Dubai jumped seven slots in the rankings, to No.18 in the world, while Abu Dhabi moved up three positions to become one of the leading 25 international hubs.
The report, compiled by Z/Yen Partners, the London consultancy that compiles the index in conjunction with China Development Institute, said: “Abu Dhabi, second in the region, reduced the gap to first-placed Dubai to just nine points. Elsewhere in the Middle East, there were good rises for Bahrain and Riyadh.”
Riyadh, despite the increased financial activity associated with the Vision 2030 strategy to privatize large parts of the economy, slipped back one slot to 77th in the world, though it showed a significant improvement in its rating.
Mark Yeandle, the Z/Yen executive who was the report’s lead author and the co-creator of the Global Financial Centres Index (GFCI), said: “With Riyadh, it is a question of international professional perception rather than fundamentals. The world knows there are vast sums of wealth that will eventually have an impact on the financial markets there.”
The financial center in Qatar’s capital Doha fell back six places to rank 45th in the world. The rankings took into account less than one month of the sanctions imposed on the country by its Arabian Gulf neighbours over fears of terrorism funding.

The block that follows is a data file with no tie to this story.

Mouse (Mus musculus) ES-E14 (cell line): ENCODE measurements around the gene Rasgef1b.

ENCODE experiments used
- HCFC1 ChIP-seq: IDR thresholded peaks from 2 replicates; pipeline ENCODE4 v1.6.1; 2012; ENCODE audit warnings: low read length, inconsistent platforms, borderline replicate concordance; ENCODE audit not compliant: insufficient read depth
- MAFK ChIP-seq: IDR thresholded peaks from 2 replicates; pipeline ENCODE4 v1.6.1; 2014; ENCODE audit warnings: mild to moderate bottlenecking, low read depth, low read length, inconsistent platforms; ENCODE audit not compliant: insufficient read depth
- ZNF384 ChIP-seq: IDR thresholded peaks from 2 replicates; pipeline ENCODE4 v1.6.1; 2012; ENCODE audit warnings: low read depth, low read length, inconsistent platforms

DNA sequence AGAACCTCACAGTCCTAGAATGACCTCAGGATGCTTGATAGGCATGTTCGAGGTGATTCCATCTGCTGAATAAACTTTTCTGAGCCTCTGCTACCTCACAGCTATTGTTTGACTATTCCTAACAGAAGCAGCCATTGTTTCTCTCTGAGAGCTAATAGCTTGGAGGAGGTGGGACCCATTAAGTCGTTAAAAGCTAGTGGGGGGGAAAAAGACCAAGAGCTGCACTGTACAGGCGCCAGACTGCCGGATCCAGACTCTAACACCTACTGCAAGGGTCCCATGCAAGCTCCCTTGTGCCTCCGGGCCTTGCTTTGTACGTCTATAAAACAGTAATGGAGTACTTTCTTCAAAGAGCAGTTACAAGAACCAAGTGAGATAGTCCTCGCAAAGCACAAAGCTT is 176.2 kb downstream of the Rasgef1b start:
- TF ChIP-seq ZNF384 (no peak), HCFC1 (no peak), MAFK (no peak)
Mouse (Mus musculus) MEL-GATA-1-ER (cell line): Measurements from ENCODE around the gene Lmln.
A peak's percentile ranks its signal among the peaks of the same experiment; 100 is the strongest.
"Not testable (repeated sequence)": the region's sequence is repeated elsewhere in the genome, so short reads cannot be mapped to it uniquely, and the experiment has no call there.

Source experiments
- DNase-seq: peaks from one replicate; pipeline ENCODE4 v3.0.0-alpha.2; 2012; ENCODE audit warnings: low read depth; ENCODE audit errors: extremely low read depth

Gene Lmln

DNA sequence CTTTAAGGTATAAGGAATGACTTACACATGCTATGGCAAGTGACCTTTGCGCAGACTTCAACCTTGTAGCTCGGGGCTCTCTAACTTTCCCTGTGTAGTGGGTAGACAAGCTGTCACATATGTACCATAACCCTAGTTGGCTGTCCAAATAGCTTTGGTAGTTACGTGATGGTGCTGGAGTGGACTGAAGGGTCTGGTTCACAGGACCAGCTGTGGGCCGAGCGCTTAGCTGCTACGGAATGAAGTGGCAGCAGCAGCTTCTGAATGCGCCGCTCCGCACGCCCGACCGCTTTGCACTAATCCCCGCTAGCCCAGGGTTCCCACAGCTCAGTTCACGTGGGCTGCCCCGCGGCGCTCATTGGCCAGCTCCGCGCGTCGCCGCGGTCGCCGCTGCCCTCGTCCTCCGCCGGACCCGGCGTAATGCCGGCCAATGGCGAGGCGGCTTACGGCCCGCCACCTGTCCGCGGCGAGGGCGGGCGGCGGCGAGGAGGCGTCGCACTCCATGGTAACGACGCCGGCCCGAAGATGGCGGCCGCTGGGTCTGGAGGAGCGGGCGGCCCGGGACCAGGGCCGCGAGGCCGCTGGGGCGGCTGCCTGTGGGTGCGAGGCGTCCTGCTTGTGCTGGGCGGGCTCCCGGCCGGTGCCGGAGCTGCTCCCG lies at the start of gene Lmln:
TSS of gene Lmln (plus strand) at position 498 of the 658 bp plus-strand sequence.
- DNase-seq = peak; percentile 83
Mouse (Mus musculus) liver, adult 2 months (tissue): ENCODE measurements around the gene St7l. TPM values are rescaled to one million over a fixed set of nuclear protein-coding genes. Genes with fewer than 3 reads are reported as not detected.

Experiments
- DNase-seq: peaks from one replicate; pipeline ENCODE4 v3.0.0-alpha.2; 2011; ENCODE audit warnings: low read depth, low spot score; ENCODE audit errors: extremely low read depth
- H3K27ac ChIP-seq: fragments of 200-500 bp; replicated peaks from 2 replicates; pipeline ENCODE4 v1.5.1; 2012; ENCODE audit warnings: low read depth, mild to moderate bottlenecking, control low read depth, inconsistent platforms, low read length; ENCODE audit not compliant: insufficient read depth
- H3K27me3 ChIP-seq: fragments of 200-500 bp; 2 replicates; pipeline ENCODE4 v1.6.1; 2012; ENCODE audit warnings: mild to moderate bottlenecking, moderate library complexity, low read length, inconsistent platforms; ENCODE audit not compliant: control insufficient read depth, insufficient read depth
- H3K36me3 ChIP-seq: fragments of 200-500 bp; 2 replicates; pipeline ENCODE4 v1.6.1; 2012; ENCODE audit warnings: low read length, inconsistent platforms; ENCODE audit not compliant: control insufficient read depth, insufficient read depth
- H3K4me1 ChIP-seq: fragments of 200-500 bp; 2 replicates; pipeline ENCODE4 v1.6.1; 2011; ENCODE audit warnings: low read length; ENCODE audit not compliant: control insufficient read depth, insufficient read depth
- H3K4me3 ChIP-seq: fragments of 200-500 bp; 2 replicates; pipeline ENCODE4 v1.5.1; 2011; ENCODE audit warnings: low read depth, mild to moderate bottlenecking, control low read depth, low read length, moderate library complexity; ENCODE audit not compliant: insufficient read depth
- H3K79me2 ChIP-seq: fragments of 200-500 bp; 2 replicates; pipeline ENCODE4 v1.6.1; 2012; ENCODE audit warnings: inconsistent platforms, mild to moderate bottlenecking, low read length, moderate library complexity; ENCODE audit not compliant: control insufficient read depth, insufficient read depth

“Dubai and Abu Dhabi are putting more effort into reputation management than Doha,” Yeandle said.
Arif Amiri, chief executive of the Dubai International Financial Centre (DIFC), the emirate’s financial free zone which was ranked last week at number 10 in the world by The Banker magazine, said: “We are encouraged to see how the rankings reflect the growing contribution of the finance industry in a number of locations across the region, using a model that originated in Dubai and the DIFC.”
Ahmed Alsayegh, chairman of Abu Dhabi Global Market (ADGM), where Yeandle presented the report’s findings, said: “We are excited that Abu Dhabi is ranked among the top 25 cities this year. This serves as an endorsement of Abu Dhabi’s initiatives and efforts to enhance its strengths as a financial center.”
The top five positions were largely unchanged, with London the leading global center, followed by New York. Hong Kong moved ahead of Singapore into third spot, while Tokyo remained fifth. But the gap between Western centers and their rivals in the East is narrowing, Yeandle said, with the Brexit fallout continuing to roil the European financial scene.
“Western European financial centers are still volatile. Frankfurt, Dublin, Paris and Amsterdam all rose, but Zurich, Geneva, and Luxembourg fell in the ratings,” he added.
“Overall assessments for the European centers continued to fluctuate as people speculate about which centers might benefit from London leaving the EU.”
The biggest rise among the leading 25 cities came from Frankfurt, up 12 slots to 11th; the three biggest fallers were San Francisco, Boston (both down 10 slots) and Chicago, down 17. Washington fell 16 places to 28th position. All centers in North America also fell, but the decline of Canadian cities was less severe than the falls of the US centers, the report revealed.
Yeandle claimed uncertainty over economic and trade policies in the Trump White House was responsible for New York’s fall in the ratings.
“There is an overall drop in confidence amongst the leading centers. Of the top 25 centers, 23 fell in the ratings and only two rose,” he said.
The compilers researched 108 cities for the 22nd edition of the index, using benchmarks provided by the World Bank, the Economist Intelligence Unit, the OECD and the UN.